RIA mergers and acquisitions had a record third quarter. The quarter was also the fourth most active in the industry’s history, according to Echelon Partners, an investment bank and consulting firm focused on wealth and investment managers.
There were 86 deals in the third quarter of 2023, 32 percent higher than the second quarter. The deals represented assets of $1.1 trillion. Echelon expects total deal volume this year to reach 315, up slightly from last quarter’s prediction of 300 deals but still lower than the 341 transacted in 2022.
Echelon said economic optimism among buyers and sellers as capital market conditions started to improve in early 2023 drove M&A growth this quarter. Most transactions take on average nine months to complete, according to the investment bank.
Strategic acquirers accounted for 90.6 percent of transactions in the third quarter. However, this quarter also included a wide range of buyers from private equity firms and insurance companies to pension plans and asset managers. Goldman Sachs was both a buyer and seller in the quarter’s top deals, acquiring a stake in World Insurance Associates, via GSAM, and also selling Goldman Sachs Personal Financial Management to Creative Planning.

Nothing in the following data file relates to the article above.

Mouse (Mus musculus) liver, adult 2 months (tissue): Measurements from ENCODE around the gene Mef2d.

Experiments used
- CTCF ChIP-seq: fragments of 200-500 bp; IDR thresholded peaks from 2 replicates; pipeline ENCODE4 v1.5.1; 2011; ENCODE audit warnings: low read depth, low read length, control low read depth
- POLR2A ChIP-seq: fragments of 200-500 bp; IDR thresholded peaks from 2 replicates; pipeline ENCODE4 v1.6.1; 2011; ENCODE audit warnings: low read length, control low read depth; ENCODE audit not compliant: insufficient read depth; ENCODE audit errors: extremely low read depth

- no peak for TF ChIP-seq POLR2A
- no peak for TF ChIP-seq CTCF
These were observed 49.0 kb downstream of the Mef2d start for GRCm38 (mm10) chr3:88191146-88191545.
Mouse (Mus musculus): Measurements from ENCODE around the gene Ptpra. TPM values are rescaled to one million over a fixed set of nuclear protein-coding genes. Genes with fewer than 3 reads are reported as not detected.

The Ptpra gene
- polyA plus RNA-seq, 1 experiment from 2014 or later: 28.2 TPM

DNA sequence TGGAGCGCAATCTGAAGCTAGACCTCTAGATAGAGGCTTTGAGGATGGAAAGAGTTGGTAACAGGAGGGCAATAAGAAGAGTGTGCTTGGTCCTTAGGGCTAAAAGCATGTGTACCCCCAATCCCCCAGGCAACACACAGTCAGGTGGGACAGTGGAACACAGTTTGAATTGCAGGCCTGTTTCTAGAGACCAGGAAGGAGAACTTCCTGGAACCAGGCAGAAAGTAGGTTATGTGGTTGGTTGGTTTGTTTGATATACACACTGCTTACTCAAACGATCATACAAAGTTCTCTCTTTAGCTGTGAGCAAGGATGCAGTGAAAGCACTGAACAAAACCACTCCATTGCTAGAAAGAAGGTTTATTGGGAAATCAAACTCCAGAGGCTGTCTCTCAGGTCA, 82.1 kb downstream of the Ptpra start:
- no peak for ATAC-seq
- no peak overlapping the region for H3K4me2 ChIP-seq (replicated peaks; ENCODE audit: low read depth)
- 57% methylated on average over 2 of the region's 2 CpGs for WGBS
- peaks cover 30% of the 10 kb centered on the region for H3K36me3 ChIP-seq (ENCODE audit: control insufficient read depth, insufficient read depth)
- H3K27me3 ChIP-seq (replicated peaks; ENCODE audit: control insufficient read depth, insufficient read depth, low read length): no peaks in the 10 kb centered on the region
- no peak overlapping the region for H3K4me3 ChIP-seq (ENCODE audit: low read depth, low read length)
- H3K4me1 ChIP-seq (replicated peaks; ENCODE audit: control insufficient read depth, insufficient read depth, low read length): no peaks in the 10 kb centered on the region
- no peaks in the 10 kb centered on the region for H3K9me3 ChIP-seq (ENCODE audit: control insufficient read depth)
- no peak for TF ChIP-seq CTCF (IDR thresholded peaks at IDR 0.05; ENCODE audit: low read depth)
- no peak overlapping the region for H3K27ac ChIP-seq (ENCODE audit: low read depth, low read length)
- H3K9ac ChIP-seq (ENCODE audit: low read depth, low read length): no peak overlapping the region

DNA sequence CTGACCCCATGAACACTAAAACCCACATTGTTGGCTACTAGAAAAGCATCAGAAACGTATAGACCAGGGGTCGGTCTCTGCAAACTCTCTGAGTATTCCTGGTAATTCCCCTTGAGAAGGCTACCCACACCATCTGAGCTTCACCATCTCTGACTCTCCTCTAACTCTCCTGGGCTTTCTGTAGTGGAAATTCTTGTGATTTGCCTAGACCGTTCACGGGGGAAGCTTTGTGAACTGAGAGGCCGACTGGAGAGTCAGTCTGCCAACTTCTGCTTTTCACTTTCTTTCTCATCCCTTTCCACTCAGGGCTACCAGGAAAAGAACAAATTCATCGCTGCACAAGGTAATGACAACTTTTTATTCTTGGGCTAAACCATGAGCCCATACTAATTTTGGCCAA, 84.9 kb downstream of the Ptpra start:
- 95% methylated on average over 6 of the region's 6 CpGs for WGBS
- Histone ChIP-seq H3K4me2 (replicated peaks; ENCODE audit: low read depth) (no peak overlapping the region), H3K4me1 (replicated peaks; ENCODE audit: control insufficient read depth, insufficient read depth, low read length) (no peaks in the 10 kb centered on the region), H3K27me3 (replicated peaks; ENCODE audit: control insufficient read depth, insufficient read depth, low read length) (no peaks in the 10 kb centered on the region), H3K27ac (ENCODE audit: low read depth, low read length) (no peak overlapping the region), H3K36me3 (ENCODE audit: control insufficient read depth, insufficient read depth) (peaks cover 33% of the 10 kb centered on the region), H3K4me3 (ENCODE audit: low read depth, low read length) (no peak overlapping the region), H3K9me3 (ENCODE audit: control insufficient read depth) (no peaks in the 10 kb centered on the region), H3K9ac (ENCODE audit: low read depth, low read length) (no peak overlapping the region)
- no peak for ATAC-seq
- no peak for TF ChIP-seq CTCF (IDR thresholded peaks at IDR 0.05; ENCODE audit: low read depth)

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Investment in wealthtech remained high with 30 transactions, including Farther’s recent capital raise led by Lightspeed Ventures, which more than doubled the valuation of the firm to $131 million.
Twenty-five of the 86 deals involved RIAs with more than $1 billion in assets under management, a slower rate than the 36 similar deals in the second quarter. However, the acquisition of $1 billion and over firms is still on track to outpace 2022 levels this year by 10.2 percent, based on year-to-date data.
Despite the slight slowdown in $1 billion-plus AUM transactions in the third quarter, the 2023 year-to-date average deal size remains higher than 2022 levels, with 4.3 percent year-over-year growth in average assets per deal.
Echelon attributes this increase to the growth of equity markets and the consistent deployment of newly raised capital by firms like Mercer Advisors, HUB International, and Captrust. Large wealth platforms raised an estimated $7.2 billion to pay down debt, increase war chests for acquisitions, and invest in growth, according to Echelon.